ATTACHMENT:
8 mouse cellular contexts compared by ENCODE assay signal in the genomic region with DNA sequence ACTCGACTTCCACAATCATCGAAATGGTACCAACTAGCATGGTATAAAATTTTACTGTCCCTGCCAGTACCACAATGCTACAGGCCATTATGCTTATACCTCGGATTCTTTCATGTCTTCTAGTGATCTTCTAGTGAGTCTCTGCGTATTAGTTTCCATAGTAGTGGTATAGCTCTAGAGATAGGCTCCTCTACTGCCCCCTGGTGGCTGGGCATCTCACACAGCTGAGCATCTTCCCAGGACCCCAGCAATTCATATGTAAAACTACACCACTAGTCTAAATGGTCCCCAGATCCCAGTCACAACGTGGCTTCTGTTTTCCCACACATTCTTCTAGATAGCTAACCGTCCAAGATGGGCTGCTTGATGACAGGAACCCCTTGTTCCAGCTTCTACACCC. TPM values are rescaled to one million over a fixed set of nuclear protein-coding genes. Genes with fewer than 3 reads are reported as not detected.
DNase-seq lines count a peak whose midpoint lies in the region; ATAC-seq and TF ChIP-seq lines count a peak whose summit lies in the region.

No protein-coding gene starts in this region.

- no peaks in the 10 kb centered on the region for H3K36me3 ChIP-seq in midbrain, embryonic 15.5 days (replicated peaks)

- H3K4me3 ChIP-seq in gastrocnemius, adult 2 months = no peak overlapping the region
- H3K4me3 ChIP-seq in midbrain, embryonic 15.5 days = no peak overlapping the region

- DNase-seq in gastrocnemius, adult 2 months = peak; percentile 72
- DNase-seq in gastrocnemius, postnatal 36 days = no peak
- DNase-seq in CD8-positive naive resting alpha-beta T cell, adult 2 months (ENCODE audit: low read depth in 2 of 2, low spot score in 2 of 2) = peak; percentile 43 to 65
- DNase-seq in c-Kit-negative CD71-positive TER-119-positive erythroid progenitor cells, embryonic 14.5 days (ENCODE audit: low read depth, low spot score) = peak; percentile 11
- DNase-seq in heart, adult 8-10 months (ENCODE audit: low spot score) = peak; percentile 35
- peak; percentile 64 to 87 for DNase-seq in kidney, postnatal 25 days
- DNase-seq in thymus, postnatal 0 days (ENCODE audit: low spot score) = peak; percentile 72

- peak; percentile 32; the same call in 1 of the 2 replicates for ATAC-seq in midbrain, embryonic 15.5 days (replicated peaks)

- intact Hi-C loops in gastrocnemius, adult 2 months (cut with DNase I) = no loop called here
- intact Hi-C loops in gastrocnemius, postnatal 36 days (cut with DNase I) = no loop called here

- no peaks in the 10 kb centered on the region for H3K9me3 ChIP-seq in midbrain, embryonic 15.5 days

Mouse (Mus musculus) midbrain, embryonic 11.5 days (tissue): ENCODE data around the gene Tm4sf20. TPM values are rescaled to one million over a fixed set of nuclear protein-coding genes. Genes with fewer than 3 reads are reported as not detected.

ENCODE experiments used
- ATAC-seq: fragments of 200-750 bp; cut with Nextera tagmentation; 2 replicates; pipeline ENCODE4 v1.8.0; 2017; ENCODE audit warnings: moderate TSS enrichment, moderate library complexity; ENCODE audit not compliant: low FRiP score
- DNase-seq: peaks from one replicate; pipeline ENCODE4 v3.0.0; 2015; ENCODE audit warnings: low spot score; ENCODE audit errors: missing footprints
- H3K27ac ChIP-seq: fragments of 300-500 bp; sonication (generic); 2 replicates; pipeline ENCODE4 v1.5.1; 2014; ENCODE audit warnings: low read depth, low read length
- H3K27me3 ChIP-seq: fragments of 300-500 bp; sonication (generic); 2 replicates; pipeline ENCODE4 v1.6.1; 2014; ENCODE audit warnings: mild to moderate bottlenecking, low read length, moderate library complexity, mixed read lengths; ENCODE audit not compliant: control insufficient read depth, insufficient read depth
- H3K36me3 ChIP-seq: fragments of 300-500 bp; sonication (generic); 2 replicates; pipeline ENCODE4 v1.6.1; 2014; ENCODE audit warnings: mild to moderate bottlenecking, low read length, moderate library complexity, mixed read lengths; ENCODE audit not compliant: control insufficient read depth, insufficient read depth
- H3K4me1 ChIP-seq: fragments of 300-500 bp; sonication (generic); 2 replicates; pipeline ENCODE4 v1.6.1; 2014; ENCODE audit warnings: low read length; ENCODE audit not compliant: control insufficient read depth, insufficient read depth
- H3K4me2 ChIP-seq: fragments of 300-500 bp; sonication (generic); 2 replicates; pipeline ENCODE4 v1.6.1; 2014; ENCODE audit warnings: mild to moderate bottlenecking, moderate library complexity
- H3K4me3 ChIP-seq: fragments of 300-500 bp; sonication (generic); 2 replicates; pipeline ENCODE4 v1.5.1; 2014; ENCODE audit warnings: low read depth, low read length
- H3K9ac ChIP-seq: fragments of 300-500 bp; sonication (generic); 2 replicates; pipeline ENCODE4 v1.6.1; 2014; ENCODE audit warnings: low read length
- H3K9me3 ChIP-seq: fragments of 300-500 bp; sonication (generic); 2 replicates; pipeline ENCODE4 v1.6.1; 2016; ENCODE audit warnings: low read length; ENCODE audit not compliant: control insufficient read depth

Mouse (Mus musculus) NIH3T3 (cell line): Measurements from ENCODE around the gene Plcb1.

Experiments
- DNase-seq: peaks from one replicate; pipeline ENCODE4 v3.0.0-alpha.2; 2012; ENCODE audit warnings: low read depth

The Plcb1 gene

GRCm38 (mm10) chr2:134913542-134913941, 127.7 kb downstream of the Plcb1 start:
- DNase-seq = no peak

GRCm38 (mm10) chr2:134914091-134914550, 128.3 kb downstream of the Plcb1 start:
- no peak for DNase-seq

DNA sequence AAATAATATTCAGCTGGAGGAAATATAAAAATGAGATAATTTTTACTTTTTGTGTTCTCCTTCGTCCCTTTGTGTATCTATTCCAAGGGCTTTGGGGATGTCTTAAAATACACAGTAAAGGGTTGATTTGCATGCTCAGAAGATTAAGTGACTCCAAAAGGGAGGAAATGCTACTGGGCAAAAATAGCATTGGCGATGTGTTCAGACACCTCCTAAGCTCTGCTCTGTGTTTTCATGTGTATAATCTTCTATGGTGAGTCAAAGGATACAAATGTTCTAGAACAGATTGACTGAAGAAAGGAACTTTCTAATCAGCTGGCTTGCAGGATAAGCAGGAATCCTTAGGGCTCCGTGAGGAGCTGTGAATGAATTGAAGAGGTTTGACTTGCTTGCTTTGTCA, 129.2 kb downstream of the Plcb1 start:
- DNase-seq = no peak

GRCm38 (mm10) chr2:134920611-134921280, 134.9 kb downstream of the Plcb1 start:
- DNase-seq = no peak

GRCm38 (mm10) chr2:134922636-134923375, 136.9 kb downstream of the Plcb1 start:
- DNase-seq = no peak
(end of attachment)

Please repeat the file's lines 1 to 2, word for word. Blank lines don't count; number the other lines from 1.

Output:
8 mouse cellular contexts compared by ENCODE assay signal in the genomic region with DNA sequence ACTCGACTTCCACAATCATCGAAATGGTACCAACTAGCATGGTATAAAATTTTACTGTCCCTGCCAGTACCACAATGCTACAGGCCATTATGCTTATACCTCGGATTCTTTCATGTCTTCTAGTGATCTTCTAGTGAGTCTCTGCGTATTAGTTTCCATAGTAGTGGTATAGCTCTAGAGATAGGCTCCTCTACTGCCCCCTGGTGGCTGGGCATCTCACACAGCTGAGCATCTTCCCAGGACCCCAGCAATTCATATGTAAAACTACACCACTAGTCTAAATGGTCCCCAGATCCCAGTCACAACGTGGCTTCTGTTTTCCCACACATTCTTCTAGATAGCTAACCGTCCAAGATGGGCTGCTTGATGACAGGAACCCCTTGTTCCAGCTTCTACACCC. TPM values are rescaled to one million over a fixed set of nuclear protein-coding genes. Genes with fewer than 3 reads are reported as not detected.
DNase-seq lines count a peak whose midpoint lies in the region; ATAC-seq and TF ChIP-seq lines count a peak whose summit lies in the region.